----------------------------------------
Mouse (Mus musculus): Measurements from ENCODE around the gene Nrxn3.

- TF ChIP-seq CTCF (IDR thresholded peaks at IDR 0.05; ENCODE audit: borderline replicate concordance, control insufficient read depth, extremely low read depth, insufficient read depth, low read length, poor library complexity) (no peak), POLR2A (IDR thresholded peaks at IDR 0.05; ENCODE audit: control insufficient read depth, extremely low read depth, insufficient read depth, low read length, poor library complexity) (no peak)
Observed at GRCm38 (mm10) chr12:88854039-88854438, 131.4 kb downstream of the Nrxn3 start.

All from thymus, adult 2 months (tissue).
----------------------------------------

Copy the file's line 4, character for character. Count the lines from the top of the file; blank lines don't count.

All from thymus, adult 2 months (tissue).